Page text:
One saxophonist is in his 30s, and recently hit full stride. Another one is 90, still very much in the game. Both players — Terrace Martin is the former, Jimmy Heath the latter — can be found in Take Five this week, with music that belongs to an African-American continuum irrespective of genre or style. And those are just the bookends.
The Pollyseeds, “Mama D/Leimert Park”
The present moment is ripe with possibilities for Terrace Martin, an alto saxophonist, songwriter and producer best known for his work with the visionary rapper Kendrick Lamar. Last year Martin broke in his Sounds of Crenshaw label with a groove-minded solo album called Velvet Portraits. This Friday he’ll release The Sounds of Crenshaw Vol. 1, the debut of a Los Angeles R&B collective he calls The Pollyseeds.
What gives The Pollyseeds its core identity is a shifting combination of elements: Martin’s brisk alto and woozy synths, Chachi’s debonair rapping, Rose Gold and Wyann Vaughn’s soulful singing. On “Mama D/Leimert Park,” Martin’s saxophone takes the lead, over a programmed beat that bends toward smooth jazz. But the track’s title is a nod to Leimert Park, where he was mentored as a young man by drummer Billy Higgins. (Martin is now working with another jazz elder, Herbie Hancock: for a taste of that collaboration, consult Jazz Night in America.)
Steps Ahead, “Pools”
Tone color has always been a central concern for Steps Ahead, the fusionesque ensemble led by vibraphonist Mike Mainieri since 1979. Steppin’ Out, due out on Sunnyside on Friday, amplifies that idea by expanding the palette: it’s a collaboration between Steps Ahead and the WDR Big Band Cologne, under the direction of Michael Abene. Hear the orchestral sweep in his arrangement of “Pools,” which first appeared on Steps Ahead’s self-titled 1983 album.
“Pools,” composed by Don Grolnick, inhabits a floating pulse, which the band’s current rhythm section handles with aplomb. Mainieri takes the first strong solo, guitarist Chuck Loeb takes the next, and Bill Evans closes shop with an urgent tenor saxophone dispatch, against a curtain of bleating horns.
Simona Premazzi, “Up on A. Hill”
If you’re familiar with pianist Simona Premazzi, you probably know her by her associations, notably with saxophonist Greg Osby and trumpeter Jeremy Pelt. But Premazzi — who was born near Milan, Italy, and moved to New York City in 2004 — has also been building a strong foundation as a composer and leader. Her new album, Outspoken, was produced by Pelt (who also makes a cameo) — but it’s a clear showcase for her music, as played by a fine quartet with Dayna Stephens on tenor and soprano saxophones, Joe Martin on bass and Nasheet Waits on drums.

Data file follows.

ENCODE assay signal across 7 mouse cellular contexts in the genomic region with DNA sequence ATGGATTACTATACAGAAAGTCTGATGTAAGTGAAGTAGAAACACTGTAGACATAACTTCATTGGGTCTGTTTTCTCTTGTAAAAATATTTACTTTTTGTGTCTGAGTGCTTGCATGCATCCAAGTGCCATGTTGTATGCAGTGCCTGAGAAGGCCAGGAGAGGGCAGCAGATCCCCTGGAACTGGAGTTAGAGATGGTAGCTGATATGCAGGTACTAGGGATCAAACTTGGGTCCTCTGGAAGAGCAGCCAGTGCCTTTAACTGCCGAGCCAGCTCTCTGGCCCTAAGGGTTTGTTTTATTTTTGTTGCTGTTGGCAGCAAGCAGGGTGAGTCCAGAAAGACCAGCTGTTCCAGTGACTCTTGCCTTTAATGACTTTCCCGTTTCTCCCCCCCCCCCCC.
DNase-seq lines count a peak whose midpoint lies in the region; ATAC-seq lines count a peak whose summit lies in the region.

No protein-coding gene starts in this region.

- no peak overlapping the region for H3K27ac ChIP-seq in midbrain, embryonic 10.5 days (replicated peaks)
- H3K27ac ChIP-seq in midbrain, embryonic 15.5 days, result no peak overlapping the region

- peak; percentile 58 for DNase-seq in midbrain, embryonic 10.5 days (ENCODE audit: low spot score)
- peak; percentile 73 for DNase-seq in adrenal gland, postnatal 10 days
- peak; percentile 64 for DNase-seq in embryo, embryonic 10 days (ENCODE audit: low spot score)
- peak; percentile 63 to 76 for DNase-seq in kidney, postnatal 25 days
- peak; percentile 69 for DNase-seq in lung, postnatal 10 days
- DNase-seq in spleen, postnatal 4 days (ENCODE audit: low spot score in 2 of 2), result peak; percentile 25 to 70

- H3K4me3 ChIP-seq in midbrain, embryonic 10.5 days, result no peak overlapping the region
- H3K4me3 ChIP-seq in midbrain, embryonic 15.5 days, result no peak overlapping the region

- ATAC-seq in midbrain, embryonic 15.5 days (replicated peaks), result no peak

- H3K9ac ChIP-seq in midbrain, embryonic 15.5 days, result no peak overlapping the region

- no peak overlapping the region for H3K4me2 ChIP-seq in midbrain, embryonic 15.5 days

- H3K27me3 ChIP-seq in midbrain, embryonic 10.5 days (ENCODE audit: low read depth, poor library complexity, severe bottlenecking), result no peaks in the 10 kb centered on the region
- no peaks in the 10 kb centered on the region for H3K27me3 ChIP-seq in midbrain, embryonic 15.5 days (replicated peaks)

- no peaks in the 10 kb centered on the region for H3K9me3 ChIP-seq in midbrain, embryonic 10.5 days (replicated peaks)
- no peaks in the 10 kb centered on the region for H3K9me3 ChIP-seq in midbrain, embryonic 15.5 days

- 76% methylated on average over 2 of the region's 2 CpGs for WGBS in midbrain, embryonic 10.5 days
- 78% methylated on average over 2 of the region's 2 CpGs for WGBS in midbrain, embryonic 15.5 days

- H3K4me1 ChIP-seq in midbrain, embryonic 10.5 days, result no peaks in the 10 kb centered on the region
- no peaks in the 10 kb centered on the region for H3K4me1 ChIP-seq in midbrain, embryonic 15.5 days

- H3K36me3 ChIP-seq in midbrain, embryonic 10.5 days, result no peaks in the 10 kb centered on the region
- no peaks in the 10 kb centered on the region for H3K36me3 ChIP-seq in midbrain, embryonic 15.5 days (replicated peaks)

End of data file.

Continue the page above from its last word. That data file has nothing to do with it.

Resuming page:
“Up on A. Hill” pays homage to Andrew Hill, one of Premazzi’s touchstones as both a pianist and a composer. The composition has a marchlike, annunciatory quality that the band softens through dialogue: Stephens finds a strong lane for his maneuvers, and Waits, who played extensively with Hill, stamps the whole enterprise with a pliable rhythmic authority. Premazzi plays this music (with different partners) at Smalls on Wednesday at 7:30 p.m., and at Smoke on Friday and Saturday at 11:45 p.m.
Rotem Sivan, “Shahar”
An Israeli guitarist active on the New York scene, Rotem Sivan has a pealing, silvery tone and a penchant for flowing lyricism. He has made a series of worthy albums with his trio, the fourth of which, Antidote, appears this week. It opens with a tune called “Shahar,” a buoyant proposition: bassist Haggai Cohen Milo strikes up a rubbery ostinato, which Sivan tags with chordal embroidery.
The guitar solo begins in cool restraint and lingers there a while, before gradually working up to an onrush of notes. (Colin Stranahan, who uses brushes throughout the track, does a fine job of keeping the groove strong but light.) The brisk intrigue makes for a good overture: it invites a listener to settle in for the full ride.
The Heath Brothers, “Two Tees”
Have you been taking The Heath Brothers for granted? It’s easy to do, given how long the band has persevered, and how steadily it has tended the flame — not for nothing was the most recent Heath Brothers album titled Endurance. Here is a track from that album: a quartet version of “Two Tees,” which saxophonist Jimmy Heath first featured on his auspicious debut, The Thumper, in 1959.
As on the original recording, Tootie Heath smoothly negotiates the stop-and-start cadence in the piece, without losing the pull of his swing beat. Pianist Jeb Patton and bassist David Wong round out the group, which will be at the Village Vanguard this week. And looking a bit further ahead: Jimmy Heath will join Benny Golson — his fellow saxophonist, composer and NEA Jazz Master — in concert on July 19 at the 92nd Street Y, in a WBGO Member Event presented in conjunction with Jazz in July.